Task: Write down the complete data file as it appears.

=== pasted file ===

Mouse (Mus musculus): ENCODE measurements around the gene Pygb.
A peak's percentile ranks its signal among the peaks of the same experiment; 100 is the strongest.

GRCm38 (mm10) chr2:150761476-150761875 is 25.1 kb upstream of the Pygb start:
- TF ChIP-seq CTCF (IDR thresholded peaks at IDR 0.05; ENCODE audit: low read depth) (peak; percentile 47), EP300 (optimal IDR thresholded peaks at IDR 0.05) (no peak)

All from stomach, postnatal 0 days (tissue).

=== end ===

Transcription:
Mouse (Mus musculus): ENCODE measurements around the gene Pygb.
A peak's percentile ranks its signal among the peaks of the same experiment; 100 is the strongest.

GRCm38 (mm10) chr2:150761476-150761875 is 25.1 kb upstream of the Pygb start:
- TF ChIP-seq CTCF (IDR thresholded peaks at IDR 0.05; ENCODE audit: low read depth) (peak; percentile 47), EP300 (optimal IDR thresholded peaks at IDR 0.05) (no peak)

All from stomach, postnatal 0 days (tissue).